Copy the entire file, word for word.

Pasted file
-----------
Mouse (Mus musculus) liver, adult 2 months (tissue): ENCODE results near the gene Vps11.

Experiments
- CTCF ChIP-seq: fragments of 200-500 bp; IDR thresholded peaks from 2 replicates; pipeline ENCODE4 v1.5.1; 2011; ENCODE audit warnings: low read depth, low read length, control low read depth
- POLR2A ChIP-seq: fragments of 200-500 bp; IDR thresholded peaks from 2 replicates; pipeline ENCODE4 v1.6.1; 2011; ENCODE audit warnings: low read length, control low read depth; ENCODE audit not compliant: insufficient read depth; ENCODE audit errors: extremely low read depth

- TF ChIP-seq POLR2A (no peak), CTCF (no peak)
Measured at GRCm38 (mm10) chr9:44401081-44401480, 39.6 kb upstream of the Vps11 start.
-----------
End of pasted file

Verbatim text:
Mouse (Mus musculus) liver, adult 2 months (tissue): ENCODE results near the gene Vps11.

Experiments
- CTCF ChIP-seq: fragments of 200-500 bp; IDR thresholded peaks from 2 replicates; pipeline ENCODE4 v1.5.1; 2011; ENCODE audit warnings: low read depth, low read length, control low read depth
- POLR2A ChIP-seq: fragments of 200-500 bp; IDR thresholded peaks from 2 replicates; pipeline ENCODE4 v1.6.1; 2011; ENCODE audit warnings: low read length, control low read depth; ENCODE audit not compliant: insufficient read depth; ENCODE audit errors: extremely low read depth

- TF ChIP-seq POLR2A (no peak), CTCF (no peak)
Measured at GRCm38 (mm10) chr9:44401081-44401480, 39.6 kb upstream of the Vps11 start.